Gov. Maura Healey has “no plans to propose new taxes or raise existing ones,” she told business leaders Tuesday.

Healey took office in 2023 pledging to make Massachusetts more affordable, equitable and competitive. She reiterated that call in a speech to the New England Council at the Boston Harbor Hotel, while also acknowledging that the state faces a tight financial picture.

“We started with cutting taxes — and you can remind Gov. [Chris] Sununu that I'm proud to be the first governor in over 20 years to cut taxes, a $1 [billion] tax cut that saves everyone money,” she said. “After working hard to deliver on that, I can assure you that we have no plans to propose new taxes or raise existing ones.”

Sununu, the New Hampshire governor, often touts his state as a “ tax-free suburb of Boston” to pitch the Granite State as an alternative to Massachusetts.

He also chimed in after Healey’s transportation secretary, Monica Tibbits-Nutt, recently suggested the possibility of tolls at the Massachusetts border. While Healey pushed back on the idea, her Republican counterpart to the north told the Boston Herald that it offered “more reason for more Massachusetts residents to make the permanent move to New Hampshire.”

Healey’s tax comments come in a fiscal year in which sluggish tax revenue collections prompted her to make budget cuts and impose hiring restrictions at some state agencies, and as lawmakers are crafting spending plans for the new budget year that starts in July. At the same time, an influx of new immigrant arrivals to Massachusetts has pushed the state’s emergency shelter costs to nearly $1 billion a year.

“I think we all wish we had more change in our pocket,” Healey said, adding that her administration is carefully monitoring tax collections and will “make spending decisions accordingly.”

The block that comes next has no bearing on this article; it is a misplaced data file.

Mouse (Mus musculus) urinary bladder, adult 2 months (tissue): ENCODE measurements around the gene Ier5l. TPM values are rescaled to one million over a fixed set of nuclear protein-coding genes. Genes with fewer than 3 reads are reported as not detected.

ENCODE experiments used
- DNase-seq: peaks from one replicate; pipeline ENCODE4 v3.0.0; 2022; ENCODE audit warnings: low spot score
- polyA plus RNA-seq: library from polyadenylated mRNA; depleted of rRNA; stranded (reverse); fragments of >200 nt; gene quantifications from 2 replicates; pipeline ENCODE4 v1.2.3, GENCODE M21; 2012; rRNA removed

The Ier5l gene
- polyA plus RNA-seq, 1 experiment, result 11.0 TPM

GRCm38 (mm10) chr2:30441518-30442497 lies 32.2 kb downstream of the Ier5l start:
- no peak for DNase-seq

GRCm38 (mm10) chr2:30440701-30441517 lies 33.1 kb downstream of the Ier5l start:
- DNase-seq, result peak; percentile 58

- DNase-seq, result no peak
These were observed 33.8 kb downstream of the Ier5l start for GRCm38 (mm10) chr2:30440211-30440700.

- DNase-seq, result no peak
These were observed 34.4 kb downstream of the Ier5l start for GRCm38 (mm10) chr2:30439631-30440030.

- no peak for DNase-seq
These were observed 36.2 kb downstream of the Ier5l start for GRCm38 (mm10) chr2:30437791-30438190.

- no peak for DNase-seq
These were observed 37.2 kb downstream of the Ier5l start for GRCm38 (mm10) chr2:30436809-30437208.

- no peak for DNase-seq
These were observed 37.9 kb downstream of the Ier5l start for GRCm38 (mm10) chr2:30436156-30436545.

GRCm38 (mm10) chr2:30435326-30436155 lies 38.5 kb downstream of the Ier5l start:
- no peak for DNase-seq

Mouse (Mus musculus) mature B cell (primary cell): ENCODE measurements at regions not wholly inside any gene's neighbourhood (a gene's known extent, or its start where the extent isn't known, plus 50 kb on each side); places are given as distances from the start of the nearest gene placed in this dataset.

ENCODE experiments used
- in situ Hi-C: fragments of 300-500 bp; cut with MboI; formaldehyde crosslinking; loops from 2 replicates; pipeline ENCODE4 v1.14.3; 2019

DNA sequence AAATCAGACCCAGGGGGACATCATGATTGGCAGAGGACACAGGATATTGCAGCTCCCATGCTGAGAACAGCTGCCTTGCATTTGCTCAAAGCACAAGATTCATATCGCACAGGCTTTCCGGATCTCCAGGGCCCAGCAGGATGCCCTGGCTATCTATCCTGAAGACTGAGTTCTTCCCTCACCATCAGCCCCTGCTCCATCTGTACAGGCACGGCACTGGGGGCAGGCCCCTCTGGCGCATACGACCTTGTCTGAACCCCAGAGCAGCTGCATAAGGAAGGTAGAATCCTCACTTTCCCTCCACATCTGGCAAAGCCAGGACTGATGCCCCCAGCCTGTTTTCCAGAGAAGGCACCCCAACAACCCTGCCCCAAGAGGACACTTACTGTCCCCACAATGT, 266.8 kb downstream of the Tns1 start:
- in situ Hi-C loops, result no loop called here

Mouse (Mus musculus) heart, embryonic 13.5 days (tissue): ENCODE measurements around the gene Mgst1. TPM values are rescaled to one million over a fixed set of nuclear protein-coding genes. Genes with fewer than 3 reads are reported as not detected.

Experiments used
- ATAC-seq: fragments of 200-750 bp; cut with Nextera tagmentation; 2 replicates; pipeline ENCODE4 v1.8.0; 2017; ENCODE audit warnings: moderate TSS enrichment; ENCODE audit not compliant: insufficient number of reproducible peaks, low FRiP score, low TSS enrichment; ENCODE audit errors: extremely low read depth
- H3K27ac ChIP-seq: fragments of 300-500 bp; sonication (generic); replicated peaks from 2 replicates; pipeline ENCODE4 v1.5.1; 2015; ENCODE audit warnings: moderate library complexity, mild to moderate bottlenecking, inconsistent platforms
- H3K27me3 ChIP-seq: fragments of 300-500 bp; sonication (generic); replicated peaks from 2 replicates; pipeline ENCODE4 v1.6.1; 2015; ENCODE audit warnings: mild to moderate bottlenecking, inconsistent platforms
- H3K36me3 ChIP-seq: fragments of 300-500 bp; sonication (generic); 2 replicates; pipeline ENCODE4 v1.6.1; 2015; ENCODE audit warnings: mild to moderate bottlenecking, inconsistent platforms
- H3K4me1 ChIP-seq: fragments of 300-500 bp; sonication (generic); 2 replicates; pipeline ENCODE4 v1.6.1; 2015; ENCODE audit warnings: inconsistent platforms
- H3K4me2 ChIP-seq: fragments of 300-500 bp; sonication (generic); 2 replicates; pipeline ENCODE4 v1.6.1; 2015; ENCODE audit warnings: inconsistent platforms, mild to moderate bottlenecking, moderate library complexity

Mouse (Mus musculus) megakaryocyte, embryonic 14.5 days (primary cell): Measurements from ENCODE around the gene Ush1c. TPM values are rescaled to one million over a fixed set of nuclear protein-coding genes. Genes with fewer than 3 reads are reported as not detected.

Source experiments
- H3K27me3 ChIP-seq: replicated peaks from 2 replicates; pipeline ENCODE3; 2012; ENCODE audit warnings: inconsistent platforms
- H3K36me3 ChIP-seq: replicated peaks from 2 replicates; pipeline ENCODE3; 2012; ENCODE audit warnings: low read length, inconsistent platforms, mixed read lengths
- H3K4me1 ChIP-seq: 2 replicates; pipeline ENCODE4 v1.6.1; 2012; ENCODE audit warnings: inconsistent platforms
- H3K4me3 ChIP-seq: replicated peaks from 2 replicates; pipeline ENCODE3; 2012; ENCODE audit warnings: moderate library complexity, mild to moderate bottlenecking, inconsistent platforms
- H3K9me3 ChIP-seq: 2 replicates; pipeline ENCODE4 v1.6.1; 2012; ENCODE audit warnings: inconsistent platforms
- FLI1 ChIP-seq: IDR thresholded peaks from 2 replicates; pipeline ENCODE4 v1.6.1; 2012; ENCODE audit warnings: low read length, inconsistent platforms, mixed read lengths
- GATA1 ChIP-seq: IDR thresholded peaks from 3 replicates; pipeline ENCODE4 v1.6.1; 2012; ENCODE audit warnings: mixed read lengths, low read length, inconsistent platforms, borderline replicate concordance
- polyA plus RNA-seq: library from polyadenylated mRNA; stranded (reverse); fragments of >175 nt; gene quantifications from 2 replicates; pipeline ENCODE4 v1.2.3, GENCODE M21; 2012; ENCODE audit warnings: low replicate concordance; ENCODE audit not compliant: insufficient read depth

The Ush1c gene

Talking to reporters after her speech Tuesday, Healey did not put a hard timeline on how long she sees new state taxes or tax hikes as off the table.

“That’s how I see it now and for the foreseeable future,” she said. “Yeah, no taxes. I’ve been focused on trying to lower taxes.”

However, one Healey-sponsored bill pending on Beacon Hill would allow communities to adopt a new fee on certain high-value real estate sales without first seeking legislative permission. Another would let cities and towns opt-in to increasing their local taxes on meals and lodging, or add a new surcharge on top of existing vehicle excise taxes.

“Those are local options, and what we’ve heard from some communities is that they want more tools at their disposal to deal with some of the challenges that they’re facing,” Healey told reporters. “And so that simply allows communities to make a decision, not the state.”

The real estate transfer fee, also called a transfer tax, has drawn opposition from business groups. Many of those groups support other major provisions of the broader Healey housing bill that proposes the fee.

New England Council CEO Jim Brett asked Healey about the transfer tax, saying that provision was “receiving some resistance” from lawmakers and describing her $4 billion housing production bill as a whole as “desperately” needed.

Healey replied that it’s her responsibility to put forward “policy ideas that are going to help us spark production.”

“A lot of communities, they come to us and say, you know, ‘It’s such a pain that we have to go before the Legislature to get approval when we want to do something like a transfer tax,’” Healey said.

Hammering a point she’s often made, the governor identified the state’s high cost of housing as “the number-one issue hindering our economic competitiveness.” She urged employers and business leaders to help make the case for more housing production in their communities.

“Go to the planning board meeting. Go to the zoning board meeting,” she said. “Go to this stuff. Speak about the imperative. Talk about your experience as an employer, or as a company — the challenges — and help us make the case together for what we need to do.”

Healey’s housing bill could soon surface for a vote in the House of Representatives, though it’s not yet clear how closely a House redraft would align with Healey's original proposal.

House Speaker Ron Mariano has previously said that he would bring the bill to the House floor some time after representatives finished debating next year’s state budget. That bill passed the House last Friday on a 153-4 vote.